The 2022 Winter Olympics in Beijing threaten to seriously exacerbate water shortages in the area, where the available water per person is already only about 3% of the world's average (see also Nature 524, 278–279; 2015).
The Winter Olympics will take place in February, when monthly precipitation in Beijing is less than 6 millimetres, so the games will need to rely exclusively on artificial snow (see go.nature.com/bkxbo8). This will entail pumping massive volumes of water out of reservoirs and rivers, further reducing the local population's water supply, and using huge amounts of energy to cool this water to make ice crystals that can be ejected. For example, producing artificial snow for winter sports in Beijing in 2010 used the annual equivalent of the water and electricity consumed by 8,300 and 5,400 households, respectively (see go.nature.com/ysdpbd; in Chinese).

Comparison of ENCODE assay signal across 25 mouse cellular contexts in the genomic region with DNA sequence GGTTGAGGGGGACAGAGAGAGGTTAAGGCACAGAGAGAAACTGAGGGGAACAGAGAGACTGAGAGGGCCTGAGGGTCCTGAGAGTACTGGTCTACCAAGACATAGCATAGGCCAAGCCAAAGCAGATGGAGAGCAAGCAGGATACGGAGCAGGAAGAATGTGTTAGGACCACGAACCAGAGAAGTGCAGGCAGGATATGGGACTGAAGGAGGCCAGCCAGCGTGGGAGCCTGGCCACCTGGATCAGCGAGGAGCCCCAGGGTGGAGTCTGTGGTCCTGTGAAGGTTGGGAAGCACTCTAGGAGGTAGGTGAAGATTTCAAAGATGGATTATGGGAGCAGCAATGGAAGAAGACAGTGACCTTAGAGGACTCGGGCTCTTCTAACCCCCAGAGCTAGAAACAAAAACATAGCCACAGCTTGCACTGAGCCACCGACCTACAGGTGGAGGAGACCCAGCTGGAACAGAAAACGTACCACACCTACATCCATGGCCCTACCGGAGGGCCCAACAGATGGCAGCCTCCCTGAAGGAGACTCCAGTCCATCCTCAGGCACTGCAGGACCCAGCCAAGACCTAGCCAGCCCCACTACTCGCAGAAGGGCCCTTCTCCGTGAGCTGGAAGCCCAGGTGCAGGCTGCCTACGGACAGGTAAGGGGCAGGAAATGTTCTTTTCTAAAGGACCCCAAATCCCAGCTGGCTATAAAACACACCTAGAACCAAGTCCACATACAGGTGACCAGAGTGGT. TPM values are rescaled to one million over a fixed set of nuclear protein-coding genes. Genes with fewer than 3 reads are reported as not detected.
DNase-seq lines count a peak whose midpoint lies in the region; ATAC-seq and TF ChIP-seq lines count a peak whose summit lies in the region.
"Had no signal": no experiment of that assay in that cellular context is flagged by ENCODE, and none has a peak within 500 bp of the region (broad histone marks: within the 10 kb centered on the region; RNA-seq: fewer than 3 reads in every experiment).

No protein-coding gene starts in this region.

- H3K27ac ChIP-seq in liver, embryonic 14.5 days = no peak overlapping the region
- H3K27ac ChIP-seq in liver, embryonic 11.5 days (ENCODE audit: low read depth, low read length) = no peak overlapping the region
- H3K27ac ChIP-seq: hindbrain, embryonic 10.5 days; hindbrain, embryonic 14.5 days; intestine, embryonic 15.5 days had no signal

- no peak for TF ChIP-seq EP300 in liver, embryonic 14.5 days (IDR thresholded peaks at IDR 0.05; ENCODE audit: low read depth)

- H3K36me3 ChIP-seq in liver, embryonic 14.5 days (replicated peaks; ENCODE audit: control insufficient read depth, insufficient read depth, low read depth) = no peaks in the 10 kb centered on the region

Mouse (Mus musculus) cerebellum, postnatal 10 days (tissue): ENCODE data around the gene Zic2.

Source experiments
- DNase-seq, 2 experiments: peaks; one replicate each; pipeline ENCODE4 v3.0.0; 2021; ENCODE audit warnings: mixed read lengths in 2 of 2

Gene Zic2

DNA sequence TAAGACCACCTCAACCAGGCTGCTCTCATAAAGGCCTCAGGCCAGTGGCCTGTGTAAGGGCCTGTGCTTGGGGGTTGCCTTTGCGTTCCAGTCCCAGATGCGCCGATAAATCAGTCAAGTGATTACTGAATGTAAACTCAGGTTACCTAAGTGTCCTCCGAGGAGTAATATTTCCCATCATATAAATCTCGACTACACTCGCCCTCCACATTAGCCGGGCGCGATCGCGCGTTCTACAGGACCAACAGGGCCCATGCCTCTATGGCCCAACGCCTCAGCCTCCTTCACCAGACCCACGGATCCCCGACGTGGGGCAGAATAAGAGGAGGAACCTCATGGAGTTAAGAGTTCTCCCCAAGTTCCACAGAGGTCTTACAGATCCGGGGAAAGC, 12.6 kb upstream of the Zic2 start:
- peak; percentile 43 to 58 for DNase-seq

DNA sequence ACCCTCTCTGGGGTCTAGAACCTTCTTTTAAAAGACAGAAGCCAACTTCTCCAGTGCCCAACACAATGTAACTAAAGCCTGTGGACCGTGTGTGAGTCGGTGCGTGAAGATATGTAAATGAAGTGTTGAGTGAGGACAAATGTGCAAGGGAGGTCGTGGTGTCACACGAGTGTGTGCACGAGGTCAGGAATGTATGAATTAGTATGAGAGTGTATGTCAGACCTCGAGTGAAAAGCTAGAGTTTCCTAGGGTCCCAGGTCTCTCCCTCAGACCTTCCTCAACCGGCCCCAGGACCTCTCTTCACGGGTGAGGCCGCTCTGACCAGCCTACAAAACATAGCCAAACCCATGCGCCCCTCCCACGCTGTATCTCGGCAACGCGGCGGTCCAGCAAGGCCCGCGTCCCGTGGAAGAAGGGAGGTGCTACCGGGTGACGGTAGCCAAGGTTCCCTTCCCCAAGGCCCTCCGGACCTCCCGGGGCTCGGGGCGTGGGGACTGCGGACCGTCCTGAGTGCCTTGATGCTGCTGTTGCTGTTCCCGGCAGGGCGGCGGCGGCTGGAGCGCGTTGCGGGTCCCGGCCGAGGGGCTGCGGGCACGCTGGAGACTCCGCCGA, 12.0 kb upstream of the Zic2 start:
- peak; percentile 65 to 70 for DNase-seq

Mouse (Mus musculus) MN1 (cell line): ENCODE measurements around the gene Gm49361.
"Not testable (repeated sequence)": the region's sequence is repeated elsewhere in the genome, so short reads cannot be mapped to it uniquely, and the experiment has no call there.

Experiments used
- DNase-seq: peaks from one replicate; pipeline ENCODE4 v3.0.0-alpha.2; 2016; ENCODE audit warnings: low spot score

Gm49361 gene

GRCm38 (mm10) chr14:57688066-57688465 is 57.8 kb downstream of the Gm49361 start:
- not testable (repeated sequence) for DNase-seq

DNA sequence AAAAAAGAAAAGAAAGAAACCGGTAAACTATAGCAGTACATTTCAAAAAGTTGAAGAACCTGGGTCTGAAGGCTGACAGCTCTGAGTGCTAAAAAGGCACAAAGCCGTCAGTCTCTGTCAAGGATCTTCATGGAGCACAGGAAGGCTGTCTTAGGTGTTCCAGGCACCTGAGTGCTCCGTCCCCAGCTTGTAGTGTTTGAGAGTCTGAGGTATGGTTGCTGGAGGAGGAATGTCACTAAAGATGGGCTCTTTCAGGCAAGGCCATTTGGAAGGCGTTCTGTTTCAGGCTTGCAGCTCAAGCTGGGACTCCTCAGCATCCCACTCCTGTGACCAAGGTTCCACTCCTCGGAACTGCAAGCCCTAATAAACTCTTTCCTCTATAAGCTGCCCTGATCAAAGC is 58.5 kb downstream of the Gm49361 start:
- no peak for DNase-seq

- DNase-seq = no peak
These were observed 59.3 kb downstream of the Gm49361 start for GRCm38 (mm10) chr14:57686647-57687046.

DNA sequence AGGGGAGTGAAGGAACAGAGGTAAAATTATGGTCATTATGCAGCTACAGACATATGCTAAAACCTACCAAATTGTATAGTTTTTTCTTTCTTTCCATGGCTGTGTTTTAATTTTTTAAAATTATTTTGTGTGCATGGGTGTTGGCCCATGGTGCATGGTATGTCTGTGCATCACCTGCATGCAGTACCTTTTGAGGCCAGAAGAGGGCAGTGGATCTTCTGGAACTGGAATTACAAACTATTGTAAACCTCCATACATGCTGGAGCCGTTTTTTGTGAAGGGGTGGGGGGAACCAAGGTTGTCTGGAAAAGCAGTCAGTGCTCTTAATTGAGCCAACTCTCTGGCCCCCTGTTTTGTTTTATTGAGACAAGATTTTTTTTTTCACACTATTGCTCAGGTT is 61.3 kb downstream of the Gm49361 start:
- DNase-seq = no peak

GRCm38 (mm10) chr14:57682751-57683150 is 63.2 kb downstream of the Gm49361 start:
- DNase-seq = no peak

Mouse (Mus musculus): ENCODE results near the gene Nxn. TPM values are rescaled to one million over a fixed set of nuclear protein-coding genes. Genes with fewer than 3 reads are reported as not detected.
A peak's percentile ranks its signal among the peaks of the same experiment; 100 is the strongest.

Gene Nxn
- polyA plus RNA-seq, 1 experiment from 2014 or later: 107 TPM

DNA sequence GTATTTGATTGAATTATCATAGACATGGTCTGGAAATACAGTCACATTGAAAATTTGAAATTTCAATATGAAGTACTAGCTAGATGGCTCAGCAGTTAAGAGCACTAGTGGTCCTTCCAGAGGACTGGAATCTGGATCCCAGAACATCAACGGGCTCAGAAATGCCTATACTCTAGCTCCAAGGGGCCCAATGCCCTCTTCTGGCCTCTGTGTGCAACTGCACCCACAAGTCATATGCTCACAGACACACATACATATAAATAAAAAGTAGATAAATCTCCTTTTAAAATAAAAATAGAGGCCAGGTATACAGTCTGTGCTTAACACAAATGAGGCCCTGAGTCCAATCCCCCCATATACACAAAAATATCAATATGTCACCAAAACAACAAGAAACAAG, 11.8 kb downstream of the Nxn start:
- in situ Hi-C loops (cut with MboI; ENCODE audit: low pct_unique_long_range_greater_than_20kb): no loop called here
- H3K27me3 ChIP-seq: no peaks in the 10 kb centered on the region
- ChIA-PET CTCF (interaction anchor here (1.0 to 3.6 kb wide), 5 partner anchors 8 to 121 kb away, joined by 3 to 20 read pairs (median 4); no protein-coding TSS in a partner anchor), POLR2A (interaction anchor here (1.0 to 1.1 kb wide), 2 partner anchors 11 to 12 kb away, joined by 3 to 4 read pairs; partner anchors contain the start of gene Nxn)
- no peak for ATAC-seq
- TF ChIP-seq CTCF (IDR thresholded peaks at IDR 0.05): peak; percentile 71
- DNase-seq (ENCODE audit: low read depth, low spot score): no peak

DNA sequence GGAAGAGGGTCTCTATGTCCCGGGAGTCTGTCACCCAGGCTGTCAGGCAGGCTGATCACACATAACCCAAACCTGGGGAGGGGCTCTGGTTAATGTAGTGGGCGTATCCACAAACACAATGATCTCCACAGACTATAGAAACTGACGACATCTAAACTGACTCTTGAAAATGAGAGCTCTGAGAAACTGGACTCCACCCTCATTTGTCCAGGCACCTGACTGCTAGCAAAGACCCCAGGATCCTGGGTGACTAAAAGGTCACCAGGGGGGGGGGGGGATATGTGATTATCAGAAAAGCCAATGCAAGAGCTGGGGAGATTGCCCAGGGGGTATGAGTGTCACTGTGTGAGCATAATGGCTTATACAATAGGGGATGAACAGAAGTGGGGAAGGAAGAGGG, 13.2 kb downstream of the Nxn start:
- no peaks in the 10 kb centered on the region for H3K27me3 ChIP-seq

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Yang, H., Thompson, J. & Flower, R. Olympics will make water scarcity worse. Nature 525, 455 (2015). https://doi.org/10.1038/525455e